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‘Black River’, ‘Great River’, and even ‘Black Dragon River’: the Amur is known by many names in both Russian and Chinese. In the French photographer’s native tongue, the 2,824-kilometre-long stream – which separates Russia and China before flowing into the North Pacific – is called something even more evocative: Amour. And indeed, Doury has developed a deep love for the river and everything it represents. So it is unsurprising that her new book seems like a love letter to the monumental stream, the regions it traverses, and the people whose lives it has shaped.
In the past three decades, Doury repeatedly travelled to Siberia to journey along the banks of the Amur. Her work instantly gained recognition: in 1999, she received the Leica Oskar Barnack Award for her black and white series, ‘Peuples de Sibérie’. Her early explorations were primarily focused on the culture and traditions of the region’s nomadic tribes. However, rather than adhering to a classic documentary style, she decided to take a more lyrical approach to capturing everyday life in an extremely harsh and inhospitable environment.
A selection of these early images is now featured in this volume – creating a cross-generational link to the region’s present-day inhabitants, who Doury portrayed just two years ago. At the same time, they also symbolise the personal journey of the artist, who describes her new book as “the end of a cycle”: her first trip to Russia was prompted by the life-changing decision to give up her career as a picture editor, in order to concentrate fully on her own photography. “It was the perfect time for me to visit this border. It was like venturing to another planet.”

This publication combines Doury’s images from 1991 to 1997 with photographs she captured in 2018 – though the presentation follows no chronological order, and is devoid of any captions or explanatory text. “I wanted to go back for introspective reasons, but also to find the same people and to see what had changed there,” the photographer reveals.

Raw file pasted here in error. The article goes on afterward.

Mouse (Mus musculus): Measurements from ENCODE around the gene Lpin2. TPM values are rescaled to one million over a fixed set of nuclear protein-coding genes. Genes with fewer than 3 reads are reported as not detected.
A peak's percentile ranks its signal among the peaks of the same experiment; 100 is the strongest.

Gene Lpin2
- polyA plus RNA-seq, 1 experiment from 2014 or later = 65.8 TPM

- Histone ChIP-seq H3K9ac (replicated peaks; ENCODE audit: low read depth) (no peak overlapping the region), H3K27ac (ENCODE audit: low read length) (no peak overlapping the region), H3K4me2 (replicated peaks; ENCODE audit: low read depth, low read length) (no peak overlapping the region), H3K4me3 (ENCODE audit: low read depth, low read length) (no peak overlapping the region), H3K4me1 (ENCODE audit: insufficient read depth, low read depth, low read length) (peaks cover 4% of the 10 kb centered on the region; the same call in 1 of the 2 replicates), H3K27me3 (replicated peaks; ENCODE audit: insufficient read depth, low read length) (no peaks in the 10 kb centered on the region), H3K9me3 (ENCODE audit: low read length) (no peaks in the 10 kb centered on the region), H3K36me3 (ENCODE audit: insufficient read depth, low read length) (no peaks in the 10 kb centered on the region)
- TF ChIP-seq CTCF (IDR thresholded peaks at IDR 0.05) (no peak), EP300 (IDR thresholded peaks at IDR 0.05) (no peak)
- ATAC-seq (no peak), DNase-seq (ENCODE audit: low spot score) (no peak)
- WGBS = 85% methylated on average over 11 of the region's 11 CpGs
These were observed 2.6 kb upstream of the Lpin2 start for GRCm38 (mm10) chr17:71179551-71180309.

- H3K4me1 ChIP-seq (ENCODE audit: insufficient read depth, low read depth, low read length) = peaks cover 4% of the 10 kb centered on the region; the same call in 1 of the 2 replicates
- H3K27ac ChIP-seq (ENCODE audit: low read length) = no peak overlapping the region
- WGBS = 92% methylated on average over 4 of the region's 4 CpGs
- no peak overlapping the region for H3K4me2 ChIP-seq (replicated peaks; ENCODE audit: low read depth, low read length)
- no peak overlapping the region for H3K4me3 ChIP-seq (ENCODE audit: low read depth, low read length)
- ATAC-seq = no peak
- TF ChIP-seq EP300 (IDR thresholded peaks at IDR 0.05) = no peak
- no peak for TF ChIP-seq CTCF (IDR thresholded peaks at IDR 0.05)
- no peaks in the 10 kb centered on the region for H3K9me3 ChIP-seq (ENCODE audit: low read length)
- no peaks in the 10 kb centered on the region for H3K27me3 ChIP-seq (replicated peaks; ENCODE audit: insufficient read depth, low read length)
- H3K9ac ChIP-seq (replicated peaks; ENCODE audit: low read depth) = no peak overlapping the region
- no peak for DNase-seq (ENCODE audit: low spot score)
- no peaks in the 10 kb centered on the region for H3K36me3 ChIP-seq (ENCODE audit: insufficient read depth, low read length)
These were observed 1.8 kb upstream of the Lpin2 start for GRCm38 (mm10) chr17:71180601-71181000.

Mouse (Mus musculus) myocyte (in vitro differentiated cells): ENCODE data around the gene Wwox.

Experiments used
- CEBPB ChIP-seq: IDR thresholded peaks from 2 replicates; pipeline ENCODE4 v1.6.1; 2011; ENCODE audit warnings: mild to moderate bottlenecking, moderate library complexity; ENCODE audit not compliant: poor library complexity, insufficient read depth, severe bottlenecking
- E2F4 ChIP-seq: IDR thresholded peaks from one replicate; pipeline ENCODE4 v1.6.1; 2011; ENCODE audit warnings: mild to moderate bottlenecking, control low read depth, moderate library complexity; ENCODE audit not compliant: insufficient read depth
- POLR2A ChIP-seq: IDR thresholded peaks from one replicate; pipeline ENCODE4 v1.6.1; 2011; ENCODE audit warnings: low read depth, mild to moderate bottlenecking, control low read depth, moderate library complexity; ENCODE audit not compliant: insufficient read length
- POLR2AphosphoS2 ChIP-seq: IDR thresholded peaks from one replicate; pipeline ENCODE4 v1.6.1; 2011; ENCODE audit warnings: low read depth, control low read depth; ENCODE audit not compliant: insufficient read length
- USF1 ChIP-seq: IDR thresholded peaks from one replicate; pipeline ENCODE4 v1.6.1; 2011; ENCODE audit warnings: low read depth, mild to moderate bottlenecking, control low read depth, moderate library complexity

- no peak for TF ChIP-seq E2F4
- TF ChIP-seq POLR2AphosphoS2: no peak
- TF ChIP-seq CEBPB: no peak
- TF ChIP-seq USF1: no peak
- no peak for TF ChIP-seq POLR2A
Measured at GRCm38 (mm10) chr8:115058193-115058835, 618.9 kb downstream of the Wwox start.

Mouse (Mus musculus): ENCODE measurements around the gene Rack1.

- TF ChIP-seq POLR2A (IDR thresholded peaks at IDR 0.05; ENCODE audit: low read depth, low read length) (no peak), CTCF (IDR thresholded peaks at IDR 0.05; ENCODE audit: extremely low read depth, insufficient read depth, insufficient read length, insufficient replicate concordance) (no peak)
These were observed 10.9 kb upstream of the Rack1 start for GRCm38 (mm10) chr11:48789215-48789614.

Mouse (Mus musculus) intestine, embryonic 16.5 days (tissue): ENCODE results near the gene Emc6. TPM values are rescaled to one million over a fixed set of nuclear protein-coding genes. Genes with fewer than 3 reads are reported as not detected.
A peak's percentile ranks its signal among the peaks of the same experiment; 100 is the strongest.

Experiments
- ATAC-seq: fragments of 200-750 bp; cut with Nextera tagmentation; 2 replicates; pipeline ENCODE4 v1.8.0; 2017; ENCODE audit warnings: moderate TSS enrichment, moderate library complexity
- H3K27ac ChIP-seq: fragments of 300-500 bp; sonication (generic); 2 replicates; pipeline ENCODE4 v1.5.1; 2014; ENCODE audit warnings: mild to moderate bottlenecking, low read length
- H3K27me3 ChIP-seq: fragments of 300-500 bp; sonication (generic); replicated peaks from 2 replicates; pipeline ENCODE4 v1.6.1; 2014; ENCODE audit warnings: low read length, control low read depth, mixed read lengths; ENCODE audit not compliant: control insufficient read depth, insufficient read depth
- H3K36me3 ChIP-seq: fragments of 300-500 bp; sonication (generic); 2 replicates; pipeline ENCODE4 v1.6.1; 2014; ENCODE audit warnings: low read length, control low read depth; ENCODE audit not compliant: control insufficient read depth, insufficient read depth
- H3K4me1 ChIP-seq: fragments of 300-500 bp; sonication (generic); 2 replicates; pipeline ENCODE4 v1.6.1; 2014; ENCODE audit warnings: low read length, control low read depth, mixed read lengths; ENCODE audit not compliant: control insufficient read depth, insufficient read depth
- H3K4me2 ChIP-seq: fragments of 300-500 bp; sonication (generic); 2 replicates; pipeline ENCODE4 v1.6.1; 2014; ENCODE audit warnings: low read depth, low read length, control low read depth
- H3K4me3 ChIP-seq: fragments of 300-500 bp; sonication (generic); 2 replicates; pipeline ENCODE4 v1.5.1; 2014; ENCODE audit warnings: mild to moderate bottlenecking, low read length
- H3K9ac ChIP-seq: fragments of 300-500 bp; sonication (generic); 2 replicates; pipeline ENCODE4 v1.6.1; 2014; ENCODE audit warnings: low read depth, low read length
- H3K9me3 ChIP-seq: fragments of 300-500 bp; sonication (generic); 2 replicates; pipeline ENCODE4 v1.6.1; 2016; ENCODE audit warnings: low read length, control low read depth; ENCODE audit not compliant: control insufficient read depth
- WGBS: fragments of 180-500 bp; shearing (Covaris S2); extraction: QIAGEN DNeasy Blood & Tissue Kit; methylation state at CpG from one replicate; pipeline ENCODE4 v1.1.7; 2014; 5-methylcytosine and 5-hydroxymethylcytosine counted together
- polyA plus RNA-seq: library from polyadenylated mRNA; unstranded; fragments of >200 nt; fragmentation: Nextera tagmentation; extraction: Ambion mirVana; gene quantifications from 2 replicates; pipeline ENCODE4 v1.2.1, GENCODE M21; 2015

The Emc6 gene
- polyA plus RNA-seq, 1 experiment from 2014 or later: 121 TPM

Colour plays an important role in Doury’s more recent works; however, rather than standing in contrast to her earlier, black and white images, her colour photographs simply serve as yet another facet of poetic visual expression. Distinguished by soft tones and, at times, mysterious scenes, ‘Amour’ is a testament to Doury’s gift as a keen observer and sensitive narrator – whereby the concept of memories and transformation remains a pervading theme. The exquisite book design perfectly complements the sequence of the showcased photographs, which is interspersed with just a few historical archive images.
‘Amour’ is more than a declaration of love; it also encapsulates the feeling of being rooted in a world that was once strange and unfamiliar, but has long since become an indispensable part of the artist’s personal and creative journey. (Ulrich Rüter)

Claudine Doury: Amour
104 pages, 70 colour and b/w illustrations, 19 x 25 cm
French/English, Chose Commune

All pictures on this page: © Cloudine Doury
Le Papillon bleu, Nergen, 2018
Les Grandes Eaux, Khabarovsk, 2018
Cristina, Nergen,1997
Le Meteor, Komsomolsk-sur-l'Amour, 2018
Le Tambour oultche, Boulava, 1997
© Claudine Doury, Courtesy In Camera / Chose Commune

Claudine Doury

Claudine Doury was born in 1959 in Blois, near Orleáns. After studying journalism, she worked as a picture editor before dedicating herself entirely to her work as a photographer. She has received multiple awards, including the Leica Oskar Barnack Award, the World Press Photo Award (2000) and the Prix Niépce (2004). Doury has been a member of the VU agency since 1991, and is represented by the In Camera gallery in Paris. Her first publication, ‘Peuples de Sibérie’ (1999) was followed by numerous subsequent photo books. Claudine Doury lives and works in Paris.

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